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13 of 13 people found the following review helpful
5.0 out of 5 stars W love Terry Deary
We love listening to Terry Deary's histories in the car. I like to tell myself that they are educational, and they are in their way, though they don't feel like it. More importantly, they get my child - and me - interested in history. There are lots of CDs in the Horrible Histories series, and this is one of the best we've heard yet - we like the Vicious Vikings too...
Published on 5 Sep 2008 by H. B. Hosegoood

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1 of 3 people found the following review helpful
1.0 out of 5 stars Is it Romans's history or Britain history???
Was looking for some entertaining historical facts about Romans' Empire and found not so much. I had a feeling that the only things Romans did during the world invasion is to invade UK. You have more historical facts about each buttle of brits against Romans or Romans against Brits then any fact of live of Romans in their own towns, democracy, etc. There are 136 pages in...
Published on 15 Sep 2011 by Carine


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13 of 13 people found the following review helpful
5.0 out of 5 stars W love Terry Deary, 5 Sep 2008
By 
H. B. Hosegoood (Devon, England) - See all my reviews
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We love listening to Terry Deary's histories in the car. I like to tell myself that they are educational, and they are in their way, though they don't feel like it. More importantly, they get my child - and me - interested in history. There are lots of CDs in the Horrible Histories series, and this is one of the best we've heard yet - we like the Vicious Vikings too.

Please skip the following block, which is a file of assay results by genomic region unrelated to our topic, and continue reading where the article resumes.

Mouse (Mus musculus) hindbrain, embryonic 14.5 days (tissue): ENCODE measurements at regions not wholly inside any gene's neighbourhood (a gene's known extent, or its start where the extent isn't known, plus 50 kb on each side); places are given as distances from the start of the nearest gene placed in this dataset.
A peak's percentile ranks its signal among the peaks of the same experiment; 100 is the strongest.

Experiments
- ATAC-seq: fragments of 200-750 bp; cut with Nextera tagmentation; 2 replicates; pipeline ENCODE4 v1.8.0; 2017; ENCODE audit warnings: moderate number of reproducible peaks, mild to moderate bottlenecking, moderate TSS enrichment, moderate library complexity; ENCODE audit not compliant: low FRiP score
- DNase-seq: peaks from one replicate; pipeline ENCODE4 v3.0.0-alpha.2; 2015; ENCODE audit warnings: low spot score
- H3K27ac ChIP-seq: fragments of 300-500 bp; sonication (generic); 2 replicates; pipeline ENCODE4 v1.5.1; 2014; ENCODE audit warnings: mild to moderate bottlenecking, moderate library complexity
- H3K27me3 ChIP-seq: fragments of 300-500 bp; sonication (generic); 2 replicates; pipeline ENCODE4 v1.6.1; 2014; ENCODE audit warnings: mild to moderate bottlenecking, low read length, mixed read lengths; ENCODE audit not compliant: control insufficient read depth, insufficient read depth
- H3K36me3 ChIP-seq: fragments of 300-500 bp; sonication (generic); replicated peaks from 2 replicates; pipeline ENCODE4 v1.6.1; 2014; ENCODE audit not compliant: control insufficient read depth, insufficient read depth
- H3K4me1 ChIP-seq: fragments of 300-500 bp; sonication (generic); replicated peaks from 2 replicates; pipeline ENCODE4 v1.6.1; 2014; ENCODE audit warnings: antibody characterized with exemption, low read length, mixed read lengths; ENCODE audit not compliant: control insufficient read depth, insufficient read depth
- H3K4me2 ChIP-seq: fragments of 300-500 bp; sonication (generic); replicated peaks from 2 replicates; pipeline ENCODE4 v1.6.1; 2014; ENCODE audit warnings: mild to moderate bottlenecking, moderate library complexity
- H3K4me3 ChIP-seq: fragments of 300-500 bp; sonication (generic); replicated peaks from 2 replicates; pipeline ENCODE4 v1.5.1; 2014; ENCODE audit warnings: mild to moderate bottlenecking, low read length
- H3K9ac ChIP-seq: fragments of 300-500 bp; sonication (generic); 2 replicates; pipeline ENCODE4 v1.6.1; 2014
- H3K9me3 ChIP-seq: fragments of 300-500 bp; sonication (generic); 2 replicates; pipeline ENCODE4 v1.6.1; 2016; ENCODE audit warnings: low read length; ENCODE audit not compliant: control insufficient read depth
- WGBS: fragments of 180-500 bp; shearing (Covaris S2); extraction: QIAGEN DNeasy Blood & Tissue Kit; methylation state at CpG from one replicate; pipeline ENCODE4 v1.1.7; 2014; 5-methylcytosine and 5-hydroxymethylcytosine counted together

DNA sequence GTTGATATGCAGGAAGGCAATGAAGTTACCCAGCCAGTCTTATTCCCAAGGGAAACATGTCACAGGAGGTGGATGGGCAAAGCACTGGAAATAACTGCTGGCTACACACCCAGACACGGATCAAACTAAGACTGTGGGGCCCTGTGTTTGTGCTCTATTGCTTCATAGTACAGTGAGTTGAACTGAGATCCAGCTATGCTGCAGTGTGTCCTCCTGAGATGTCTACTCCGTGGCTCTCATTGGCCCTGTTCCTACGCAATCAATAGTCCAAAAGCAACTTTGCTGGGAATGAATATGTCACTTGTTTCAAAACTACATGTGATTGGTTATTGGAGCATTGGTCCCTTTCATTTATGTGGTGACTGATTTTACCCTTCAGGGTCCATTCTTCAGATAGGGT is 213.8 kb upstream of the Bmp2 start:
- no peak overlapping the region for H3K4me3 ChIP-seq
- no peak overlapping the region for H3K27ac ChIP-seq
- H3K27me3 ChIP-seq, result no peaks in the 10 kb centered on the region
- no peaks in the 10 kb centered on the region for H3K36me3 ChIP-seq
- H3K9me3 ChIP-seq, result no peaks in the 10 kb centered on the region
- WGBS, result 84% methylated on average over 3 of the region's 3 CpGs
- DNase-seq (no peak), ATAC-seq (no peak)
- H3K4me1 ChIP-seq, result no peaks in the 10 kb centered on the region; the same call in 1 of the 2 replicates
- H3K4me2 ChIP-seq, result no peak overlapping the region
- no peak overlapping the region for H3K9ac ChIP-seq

This is aimed at kids (not too young though), but there are some funny items designed to keep us adults amused, like the Jonathan Ross sound-alike in the 'worst emperor of the lot' awards and some wonderfully bad puns.
I find some of the books in the series a bit too heavy on the horrid side, but there's nothing really disgusting in the audio versions. This is partly because the CDs are a slimmed down version of the books, but also perhaps the BBC is aware that even very young children may here the audio version.
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12 of 12 people found the following review helpful
4.0 out of 5 stars Roman Recipes and Evil Emperors, 11 Aug 2009
By 
T. Wahaid "thehonesttruth" (Nottingham, UK) - See all my reviews
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Recently I reviewed another book in this series, The Gorgeous Georgians, which was the first book from the Horrible Histories series I'd read . I was impressed with it, and enjoyed reading through it with my daughter so much, that I decided to go and get some more books in the series . The second book I've read is Rotten Romans.